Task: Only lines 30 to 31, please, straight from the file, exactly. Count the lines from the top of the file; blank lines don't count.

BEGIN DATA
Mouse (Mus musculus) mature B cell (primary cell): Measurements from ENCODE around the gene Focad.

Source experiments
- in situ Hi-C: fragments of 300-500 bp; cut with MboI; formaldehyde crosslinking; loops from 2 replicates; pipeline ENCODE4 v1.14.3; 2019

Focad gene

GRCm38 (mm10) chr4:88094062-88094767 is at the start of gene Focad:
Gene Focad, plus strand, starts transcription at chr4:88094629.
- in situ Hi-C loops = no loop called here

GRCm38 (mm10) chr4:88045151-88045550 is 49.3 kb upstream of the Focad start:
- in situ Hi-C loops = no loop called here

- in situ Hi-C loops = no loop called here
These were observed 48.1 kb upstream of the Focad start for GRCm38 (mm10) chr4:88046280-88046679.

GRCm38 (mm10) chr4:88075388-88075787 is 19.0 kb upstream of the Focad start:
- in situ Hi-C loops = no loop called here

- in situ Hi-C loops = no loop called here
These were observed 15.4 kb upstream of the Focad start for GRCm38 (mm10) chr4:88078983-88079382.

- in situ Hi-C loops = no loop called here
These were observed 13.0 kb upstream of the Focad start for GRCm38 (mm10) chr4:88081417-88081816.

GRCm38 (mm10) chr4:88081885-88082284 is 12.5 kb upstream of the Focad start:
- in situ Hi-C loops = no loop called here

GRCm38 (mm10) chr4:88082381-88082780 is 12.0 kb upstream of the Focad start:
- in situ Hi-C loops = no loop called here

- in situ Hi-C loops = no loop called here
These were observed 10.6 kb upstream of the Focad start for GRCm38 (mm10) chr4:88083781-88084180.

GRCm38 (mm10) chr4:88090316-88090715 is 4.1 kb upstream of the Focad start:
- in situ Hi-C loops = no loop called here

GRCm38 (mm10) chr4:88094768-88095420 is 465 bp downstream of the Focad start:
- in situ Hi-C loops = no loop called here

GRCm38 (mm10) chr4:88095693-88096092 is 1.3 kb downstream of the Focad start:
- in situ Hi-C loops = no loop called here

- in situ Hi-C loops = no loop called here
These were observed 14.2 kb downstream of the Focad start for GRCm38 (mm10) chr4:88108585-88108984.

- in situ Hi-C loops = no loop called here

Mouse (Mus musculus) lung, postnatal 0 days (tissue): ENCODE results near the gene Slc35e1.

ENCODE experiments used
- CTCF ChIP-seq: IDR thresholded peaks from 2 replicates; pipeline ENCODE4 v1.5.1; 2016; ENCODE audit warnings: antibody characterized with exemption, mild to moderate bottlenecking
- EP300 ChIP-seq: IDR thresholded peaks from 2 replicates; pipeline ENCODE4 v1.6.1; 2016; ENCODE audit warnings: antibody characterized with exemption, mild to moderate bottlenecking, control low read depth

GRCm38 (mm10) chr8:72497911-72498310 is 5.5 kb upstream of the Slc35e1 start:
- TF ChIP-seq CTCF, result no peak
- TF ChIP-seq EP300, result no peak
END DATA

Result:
- in situ Hi-C loops = no loop called here
These were observed 14.2 kb downstream of the Focad start for GRCm38 (mm10) chr4:88108585-88108984.